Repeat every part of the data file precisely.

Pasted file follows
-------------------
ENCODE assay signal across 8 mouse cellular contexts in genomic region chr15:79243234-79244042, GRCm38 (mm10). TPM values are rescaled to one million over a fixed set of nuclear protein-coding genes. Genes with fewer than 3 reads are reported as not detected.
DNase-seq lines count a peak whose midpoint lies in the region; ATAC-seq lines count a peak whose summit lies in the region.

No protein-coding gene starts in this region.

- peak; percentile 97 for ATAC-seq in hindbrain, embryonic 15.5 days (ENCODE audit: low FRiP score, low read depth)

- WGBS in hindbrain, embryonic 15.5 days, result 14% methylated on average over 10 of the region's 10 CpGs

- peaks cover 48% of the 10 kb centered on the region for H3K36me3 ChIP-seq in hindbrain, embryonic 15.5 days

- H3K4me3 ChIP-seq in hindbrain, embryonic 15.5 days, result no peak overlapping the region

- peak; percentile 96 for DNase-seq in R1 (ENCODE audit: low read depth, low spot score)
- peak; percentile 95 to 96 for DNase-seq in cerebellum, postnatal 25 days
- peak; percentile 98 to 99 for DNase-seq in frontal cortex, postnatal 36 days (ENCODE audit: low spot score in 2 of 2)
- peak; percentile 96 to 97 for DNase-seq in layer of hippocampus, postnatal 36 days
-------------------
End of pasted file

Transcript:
ENCODE assay signal across 8 mouse cellular contexts in genomic region chr15:79243234-79244042, GRCm38 (mm10). TPM values are rescaled to one million over a fixed set of nuclear protein-coding genes. Genes with fewer than 3 reads are reported as not detected.
DNase-seq lines count a peak whose midpoint lies in the region; ATAC-seq lines count a peak whose summit lies in the region.

No protein-coding gene starts in this region.

- peak; percentile 97 for ATAC-seq in hindbrain, embryonic 15.5 days (ENCODE audit: low FRiP score, low read depth)

- WGBS in hindbrain, embryonic 15.5 days, result 14% methylated on average over 10 of the region's 10 CpGs

- peaks cover 48% of the 10 kb centered on the region for H3K36me3 ChIP-seq in hindbrain, embryonic 15.5 days

- H3K4me3 ChIP-seq in hindbrain, embryonic 15.5 days, result no peak overlapping the region

- peak; percentile 96 for DNase-seq in R1 (ENCODE audit: low read depth, low spot score)
- peak; percentile 95 to 96 for DNase-seq in cerebellum, postnatal 25 days
- peak; percentile 98 to 99 for DNase-seq in frontal cortex, postnatal 36 days (ENCODE audit: low spot score in 2 of 2)
- peak; percentile 96 to 97 for DNase-seq in layer of hippocampus, postnatal 36 days